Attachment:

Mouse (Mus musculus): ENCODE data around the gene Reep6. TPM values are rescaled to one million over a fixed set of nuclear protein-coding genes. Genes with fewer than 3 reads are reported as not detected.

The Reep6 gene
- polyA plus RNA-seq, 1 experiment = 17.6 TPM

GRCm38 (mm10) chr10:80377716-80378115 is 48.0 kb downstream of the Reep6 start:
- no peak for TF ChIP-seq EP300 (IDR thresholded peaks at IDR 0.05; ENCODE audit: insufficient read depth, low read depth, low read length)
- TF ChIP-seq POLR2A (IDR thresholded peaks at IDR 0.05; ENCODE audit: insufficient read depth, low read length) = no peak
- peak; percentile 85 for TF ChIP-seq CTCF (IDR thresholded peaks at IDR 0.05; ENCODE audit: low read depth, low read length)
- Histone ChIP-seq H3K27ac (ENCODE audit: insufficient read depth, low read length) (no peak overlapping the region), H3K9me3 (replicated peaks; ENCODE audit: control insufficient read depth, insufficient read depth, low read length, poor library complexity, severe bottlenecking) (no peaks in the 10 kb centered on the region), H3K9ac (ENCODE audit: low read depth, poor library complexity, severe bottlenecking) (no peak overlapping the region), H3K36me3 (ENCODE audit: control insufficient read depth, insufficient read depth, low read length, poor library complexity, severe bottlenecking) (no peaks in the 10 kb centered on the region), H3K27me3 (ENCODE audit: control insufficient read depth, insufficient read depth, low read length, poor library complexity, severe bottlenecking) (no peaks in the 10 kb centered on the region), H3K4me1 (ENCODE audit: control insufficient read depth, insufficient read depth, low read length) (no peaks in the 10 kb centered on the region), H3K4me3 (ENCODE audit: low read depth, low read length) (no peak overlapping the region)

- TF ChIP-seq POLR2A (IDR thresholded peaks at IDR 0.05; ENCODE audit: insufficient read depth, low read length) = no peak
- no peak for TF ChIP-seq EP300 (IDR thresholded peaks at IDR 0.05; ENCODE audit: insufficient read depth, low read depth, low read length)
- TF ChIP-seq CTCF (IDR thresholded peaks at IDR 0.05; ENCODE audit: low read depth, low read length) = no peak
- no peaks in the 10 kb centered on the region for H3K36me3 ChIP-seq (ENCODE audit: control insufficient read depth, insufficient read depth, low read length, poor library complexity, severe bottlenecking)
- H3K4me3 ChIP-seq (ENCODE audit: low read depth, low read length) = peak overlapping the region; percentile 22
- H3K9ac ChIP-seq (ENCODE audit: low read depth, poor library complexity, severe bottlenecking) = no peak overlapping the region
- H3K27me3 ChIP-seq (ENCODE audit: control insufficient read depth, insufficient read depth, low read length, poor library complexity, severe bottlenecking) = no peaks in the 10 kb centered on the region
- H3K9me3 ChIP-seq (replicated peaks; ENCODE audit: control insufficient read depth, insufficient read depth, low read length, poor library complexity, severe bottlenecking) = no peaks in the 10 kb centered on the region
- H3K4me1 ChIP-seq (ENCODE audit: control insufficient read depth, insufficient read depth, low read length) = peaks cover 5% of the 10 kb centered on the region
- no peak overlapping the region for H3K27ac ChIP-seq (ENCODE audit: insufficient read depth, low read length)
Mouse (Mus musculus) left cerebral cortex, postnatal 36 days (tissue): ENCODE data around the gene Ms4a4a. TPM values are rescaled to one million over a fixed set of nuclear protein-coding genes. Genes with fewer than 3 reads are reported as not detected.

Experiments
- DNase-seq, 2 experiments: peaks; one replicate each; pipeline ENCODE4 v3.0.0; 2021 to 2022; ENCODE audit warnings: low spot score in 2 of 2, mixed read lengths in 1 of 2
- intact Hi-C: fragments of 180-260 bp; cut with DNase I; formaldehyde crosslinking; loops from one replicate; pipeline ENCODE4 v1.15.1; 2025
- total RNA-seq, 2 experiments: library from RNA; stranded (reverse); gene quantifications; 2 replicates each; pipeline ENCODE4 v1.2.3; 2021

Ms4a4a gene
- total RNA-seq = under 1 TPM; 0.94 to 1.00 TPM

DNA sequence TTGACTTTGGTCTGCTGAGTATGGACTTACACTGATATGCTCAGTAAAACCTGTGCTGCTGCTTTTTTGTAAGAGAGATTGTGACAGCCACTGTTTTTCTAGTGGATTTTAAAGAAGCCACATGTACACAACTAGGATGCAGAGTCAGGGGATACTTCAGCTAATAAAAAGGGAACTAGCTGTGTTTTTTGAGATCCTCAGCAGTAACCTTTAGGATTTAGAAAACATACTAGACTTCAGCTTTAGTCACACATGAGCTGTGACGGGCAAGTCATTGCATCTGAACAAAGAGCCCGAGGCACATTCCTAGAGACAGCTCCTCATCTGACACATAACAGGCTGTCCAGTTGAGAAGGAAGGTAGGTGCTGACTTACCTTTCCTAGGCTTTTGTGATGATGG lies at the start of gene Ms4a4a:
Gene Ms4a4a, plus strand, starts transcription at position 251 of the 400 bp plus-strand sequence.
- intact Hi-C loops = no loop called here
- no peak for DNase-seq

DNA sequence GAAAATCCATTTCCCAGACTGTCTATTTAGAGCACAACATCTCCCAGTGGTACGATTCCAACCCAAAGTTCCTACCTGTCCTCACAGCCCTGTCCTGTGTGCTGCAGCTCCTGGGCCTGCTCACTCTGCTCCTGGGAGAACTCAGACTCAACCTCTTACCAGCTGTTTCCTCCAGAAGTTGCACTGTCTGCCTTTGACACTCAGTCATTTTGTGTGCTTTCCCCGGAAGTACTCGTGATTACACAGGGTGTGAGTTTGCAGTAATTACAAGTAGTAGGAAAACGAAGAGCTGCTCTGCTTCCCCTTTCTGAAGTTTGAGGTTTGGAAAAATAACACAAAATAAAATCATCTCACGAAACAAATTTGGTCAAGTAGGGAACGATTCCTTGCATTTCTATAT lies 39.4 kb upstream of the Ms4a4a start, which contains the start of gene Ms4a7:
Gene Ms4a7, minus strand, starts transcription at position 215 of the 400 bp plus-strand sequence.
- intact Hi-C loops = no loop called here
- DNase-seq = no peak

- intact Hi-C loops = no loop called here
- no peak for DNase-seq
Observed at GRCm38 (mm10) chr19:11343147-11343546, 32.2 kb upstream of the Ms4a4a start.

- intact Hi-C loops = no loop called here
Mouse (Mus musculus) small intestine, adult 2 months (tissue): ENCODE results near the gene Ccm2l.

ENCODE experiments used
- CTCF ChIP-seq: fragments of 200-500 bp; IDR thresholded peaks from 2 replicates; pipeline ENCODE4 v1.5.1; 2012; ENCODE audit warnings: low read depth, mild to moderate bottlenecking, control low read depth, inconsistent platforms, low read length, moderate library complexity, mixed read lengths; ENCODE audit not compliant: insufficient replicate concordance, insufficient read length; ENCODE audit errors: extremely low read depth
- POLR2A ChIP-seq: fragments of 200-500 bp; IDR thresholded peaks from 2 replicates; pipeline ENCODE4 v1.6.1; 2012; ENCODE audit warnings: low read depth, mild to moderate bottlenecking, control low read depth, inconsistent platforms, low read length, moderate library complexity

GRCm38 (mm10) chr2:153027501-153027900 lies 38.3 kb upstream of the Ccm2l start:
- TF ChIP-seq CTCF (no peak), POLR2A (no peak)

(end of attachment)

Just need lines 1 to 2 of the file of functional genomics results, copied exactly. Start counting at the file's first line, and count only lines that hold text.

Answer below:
Mouse (Mus musculus): ENCODE data around the gene Reep6. TPM values are rescaled to one million over a fixed set of nuclear protein-coding genes. Genes with fewer than 3 reads are reported as not detected.

The Reep6 gene